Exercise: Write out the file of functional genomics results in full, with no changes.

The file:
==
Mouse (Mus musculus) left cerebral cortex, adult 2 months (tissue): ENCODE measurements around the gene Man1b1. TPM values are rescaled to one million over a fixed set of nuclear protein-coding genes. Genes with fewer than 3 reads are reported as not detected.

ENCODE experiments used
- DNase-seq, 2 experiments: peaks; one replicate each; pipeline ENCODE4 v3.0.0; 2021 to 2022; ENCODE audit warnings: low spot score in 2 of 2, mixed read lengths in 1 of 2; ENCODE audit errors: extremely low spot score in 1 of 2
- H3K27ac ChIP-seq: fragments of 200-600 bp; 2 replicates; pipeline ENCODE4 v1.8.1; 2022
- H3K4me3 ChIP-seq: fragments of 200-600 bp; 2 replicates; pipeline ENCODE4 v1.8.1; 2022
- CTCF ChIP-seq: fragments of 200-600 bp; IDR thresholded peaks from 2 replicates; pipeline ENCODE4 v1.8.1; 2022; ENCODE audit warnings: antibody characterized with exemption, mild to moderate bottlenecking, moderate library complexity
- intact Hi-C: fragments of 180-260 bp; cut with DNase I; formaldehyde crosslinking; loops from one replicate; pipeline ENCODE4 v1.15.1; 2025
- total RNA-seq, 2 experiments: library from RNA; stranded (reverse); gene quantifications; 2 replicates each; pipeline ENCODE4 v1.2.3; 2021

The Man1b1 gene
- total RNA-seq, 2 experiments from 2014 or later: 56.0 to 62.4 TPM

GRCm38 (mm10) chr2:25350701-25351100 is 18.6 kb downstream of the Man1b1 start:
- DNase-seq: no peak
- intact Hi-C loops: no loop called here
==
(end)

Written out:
Mouse (Mus musculus) left cerebral cortex, adult 2 months (tissue): ENCODE measurements around the gene Man1b1. TPM values are rescaled to one million over a fixed set of nuclear protein-coding genes. Genes with fewer than 3 reads are reported as not detected.

ENCODE experiments used
- DNase-seq, 2 experiments: peaks; one replicate each; pipeline ENCODE4 v3.0.0; 2021 to 2022; ENCODE audit warnings: low spot score in 2 of 2, mixed read lengths in 1 of 2; ENCODE audit errors: extremely low spot score in 1 of 2
- H3K27ac ChIP-seq: fragments of 200-600 bp; 2 replicates; pipeline ENCODE4 v1.8.1; 2022
- H3K4me3 ChIP-seq: fragments of 200-600 bp; 2 replicates; pipeline ENCODE4 v1.8.1; 2022
- CTCF ChIP-seq: fragments of 200-600 bp; IDR thresholded peaks from 2 replicates; pipeline ENCODE4 v1.8.1; 2022; ENCODE audit warnings: antibody characterized with exemption, mild to moderate bottlenecking, moderate library complexity
- intact Hi-C: fragments of 180-260 bp; cut with DNase I; formaldehyde crosslinking; loops from one replicate; pipeline ENCODE4 v1.15.1; 2025
- total RNA-seq, 2 experiments: library from RNA; stranded (reverse); gene quantifications; 2 replicates each; pipeline ENCODE4 v1.2.3; 2021

The Man1b1 gene
- total RNA-seq, 2 experiments from 2014 or later: 56.0 to 62.4 TPM

GRCm38 (mm10) chr2:25350701-25351100 is 18.6 kb downstream of the Man1b1 start:
- DNase-seq: no peak
- intact Hi-C loops: no loop called here